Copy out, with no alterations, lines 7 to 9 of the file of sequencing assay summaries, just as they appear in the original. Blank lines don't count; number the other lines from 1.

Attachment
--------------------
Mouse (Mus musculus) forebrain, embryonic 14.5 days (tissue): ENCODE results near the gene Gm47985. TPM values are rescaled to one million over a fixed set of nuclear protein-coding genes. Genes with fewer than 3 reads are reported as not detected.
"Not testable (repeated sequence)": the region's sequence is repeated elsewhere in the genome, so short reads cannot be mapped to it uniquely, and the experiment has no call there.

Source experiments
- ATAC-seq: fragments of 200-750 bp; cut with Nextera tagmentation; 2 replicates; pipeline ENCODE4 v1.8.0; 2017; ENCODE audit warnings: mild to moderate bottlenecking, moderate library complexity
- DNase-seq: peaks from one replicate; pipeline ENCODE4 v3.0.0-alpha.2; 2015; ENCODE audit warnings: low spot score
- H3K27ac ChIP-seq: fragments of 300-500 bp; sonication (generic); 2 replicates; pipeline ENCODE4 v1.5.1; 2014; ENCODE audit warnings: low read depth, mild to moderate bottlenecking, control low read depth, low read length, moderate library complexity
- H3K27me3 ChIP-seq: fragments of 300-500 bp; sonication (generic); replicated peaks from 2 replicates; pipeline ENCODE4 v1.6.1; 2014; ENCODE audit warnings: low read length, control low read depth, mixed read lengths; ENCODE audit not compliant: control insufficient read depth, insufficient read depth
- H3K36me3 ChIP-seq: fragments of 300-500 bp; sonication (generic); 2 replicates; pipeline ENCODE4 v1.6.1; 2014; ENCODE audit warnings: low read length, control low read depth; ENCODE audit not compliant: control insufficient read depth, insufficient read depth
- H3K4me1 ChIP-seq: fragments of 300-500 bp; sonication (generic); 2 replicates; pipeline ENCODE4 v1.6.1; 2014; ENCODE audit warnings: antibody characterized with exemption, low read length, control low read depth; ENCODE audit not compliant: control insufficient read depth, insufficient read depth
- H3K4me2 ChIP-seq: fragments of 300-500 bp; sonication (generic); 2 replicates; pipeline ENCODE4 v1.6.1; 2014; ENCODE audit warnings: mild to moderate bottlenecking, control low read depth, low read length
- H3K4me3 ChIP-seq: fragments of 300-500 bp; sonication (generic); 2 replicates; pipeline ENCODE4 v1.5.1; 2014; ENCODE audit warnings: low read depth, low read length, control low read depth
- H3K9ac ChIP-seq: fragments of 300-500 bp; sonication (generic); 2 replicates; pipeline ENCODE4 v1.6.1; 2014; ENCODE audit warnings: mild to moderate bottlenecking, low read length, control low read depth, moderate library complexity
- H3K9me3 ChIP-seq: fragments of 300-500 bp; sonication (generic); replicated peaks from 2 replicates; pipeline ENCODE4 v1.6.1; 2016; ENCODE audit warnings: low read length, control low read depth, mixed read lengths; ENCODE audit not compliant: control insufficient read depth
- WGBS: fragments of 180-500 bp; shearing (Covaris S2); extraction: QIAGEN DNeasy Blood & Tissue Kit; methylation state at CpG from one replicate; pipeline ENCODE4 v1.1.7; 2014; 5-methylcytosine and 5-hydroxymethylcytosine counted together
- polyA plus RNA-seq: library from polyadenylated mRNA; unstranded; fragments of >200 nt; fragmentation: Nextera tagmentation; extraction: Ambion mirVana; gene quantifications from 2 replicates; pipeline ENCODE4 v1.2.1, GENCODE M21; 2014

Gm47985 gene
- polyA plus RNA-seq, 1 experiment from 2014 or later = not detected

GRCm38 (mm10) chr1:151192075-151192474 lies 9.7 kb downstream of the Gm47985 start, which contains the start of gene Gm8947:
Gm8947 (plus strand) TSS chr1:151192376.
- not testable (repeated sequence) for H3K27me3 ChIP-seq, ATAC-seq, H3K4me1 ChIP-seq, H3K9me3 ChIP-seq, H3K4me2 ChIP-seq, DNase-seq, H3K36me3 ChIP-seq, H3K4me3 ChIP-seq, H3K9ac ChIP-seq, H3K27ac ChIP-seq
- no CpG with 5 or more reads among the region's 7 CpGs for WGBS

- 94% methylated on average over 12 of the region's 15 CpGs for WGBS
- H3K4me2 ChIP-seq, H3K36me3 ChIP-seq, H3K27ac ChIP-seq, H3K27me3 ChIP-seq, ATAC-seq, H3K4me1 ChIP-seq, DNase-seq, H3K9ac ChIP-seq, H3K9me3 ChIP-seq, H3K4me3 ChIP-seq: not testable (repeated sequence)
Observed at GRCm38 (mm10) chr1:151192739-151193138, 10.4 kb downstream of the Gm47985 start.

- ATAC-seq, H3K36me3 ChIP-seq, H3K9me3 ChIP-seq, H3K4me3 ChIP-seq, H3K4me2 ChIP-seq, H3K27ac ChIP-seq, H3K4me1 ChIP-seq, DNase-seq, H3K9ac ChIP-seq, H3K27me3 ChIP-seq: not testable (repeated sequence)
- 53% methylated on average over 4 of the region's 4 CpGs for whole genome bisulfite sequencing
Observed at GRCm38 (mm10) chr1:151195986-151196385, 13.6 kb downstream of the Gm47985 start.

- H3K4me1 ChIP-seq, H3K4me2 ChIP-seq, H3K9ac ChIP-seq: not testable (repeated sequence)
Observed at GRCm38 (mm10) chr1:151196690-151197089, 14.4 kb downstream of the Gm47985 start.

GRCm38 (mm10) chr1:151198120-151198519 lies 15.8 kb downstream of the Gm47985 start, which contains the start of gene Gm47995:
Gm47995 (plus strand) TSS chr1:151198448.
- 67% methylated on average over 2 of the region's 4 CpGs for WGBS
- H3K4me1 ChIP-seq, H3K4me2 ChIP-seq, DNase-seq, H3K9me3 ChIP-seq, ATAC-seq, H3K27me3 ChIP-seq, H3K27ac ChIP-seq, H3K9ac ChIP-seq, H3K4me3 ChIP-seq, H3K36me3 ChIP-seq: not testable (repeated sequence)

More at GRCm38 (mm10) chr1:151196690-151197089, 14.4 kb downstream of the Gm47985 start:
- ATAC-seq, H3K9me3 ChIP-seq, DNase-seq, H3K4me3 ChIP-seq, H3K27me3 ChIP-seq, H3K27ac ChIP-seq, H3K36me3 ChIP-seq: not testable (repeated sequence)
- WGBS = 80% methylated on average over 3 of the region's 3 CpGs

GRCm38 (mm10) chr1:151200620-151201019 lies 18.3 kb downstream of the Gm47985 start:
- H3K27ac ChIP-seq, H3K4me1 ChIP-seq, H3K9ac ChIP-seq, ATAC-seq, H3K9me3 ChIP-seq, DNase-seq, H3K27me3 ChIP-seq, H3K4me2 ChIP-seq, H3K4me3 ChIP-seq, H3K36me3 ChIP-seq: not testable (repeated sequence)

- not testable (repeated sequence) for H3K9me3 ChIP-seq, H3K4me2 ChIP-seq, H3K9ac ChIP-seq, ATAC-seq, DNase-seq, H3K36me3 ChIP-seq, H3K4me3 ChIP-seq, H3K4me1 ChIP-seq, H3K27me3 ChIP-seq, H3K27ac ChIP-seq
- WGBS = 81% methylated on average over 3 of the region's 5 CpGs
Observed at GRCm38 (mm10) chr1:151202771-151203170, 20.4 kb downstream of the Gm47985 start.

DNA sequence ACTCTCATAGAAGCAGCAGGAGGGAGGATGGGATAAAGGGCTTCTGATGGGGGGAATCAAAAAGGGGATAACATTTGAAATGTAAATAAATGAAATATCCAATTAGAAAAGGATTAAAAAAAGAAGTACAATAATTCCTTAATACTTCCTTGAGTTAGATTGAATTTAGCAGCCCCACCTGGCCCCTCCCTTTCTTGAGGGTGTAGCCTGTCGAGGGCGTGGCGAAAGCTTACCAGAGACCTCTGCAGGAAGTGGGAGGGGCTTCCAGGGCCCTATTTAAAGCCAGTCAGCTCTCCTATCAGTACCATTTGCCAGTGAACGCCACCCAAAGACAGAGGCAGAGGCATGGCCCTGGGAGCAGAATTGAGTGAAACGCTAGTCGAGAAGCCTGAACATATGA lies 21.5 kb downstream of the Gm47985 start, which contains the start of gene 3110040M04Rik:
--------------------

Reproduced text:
- H3K27me3 ChIP-seq: fragments of 300-500 bp; sonication (generic); replicated peaks from 2 replicates; pipeline ENCODE4 v1.6.1; 2014; ENCODE audit warnings: low read length, control low read depth, mixed read lengths; ENCODE audit not compliant: control insufficient read depth, insufficient read depth
- H3K36me3 ChIP-seq: fragments of 300-500 bp; sonication (generic); 2 replicates; pipeline ENCODE4 v1.6.1; 2014; ENCODE audit warnings: low read length, control low read depth; ENCODE audit not compliant: control insufficient read depth, insufficient read depth
- H3K4me1 ChIP-seq: fragments of 300-500 bp; sonication (generic); 2 replicates; pipeline ENCODE4 v1.6.1; 2014; ENCODE audit warnings: antibody characterized with exemption, low read length, control low read depth; ENCODE audit not compliant: control insufficient read depth, insufficient read depth